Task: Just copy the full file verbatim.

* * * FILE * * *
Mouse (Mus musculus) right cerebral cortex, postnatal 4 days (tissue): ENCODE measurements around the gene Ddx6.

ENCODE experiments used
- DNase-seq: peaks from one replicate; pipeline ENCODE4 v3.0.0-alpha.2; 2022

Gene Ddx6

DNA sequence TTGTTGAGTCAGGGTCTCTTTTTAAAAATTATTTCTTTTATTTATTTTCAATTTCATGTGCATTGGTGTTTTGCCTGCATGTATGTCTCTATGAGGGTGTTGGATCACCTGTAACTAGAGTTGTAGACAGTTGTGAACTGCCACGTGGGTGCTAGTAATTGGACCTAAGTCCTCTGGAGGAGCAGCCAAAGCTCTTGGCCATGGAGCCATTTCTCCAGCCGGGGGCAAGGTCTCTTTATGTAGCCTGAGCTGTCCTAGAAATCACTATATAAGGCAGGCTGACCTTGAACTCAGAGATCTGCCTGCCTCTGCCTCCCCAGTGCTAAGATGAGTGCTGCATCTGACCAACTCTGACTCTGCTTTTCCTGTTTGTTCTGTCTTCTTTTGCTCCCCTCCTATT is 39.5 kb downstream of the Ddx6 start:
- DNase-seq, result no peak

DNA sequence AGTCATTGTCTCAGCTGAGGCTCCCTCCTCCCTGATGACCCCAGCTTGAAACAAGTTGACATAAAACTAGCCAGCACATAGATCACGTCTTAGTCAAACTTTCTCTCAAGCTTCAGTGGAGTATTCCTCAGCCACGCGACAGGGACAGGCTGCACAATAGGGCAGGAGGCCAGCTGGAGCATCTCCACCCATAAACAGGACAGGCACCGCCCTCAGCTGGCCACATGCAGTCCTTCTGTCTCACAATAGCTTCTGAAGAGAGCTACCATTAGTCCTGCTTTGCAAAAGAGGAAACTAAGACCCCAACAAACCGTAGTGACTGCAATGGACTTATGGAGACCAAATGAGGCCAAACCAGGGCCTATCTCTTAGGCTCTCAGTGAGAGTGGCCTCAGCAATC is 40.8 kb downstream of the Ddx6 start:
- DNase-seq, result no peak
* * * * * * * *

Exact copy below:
Mouse (Mus musculus) right cerebral cortex, postnatal 4 days (tissue): ENCODE measurements around the gene Ddx6.

ENCODE experiments used
- DNase-seq: peaks from one replicate; pipeline ENCODE4 v3.0.0-alpha.2; 2022

Gene Ddx6

DNA sequence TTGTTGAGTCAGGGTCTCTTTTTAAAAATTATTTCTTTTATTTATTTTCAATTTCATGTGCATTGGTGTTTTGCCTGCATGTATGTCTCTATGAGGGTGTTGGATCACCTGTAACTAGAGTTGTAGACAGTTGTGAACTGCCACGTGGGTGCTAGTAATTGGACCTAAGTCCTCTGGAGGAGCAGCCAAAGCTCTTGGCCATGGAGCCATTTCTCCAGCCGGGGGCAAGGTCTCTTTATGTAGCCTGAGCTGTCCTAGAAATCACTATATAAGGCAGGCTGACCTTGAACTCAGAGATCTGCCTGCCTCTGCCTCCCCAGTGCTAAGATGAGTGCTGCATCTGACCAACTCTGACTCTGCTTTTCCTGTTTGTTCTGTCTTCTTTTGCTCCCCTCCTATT is 39.5 kb downstream of the Ddx6 start:
- DNase-seq, result no peak

DNA sequence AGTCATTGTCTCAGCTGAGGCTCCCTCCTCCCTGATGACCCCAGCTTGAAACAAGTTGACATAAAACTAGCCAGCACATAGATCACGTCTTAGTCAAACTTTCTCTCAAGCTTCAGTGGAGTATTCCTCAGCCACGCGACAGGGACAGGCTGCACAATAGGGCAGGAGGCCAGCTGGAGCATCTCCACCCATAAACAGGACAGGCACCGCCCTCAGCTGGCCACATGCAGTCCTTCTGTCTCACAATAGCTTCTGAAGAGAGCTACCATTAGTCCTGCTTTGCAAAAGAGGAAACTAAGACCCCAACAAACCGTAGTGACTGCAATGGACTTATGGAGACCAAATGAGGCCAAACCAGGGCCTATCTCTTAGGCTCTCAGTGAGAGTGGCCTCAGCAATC is 40.8 kb downstream of the Ddx6 start:
- DNase-seq, result no peak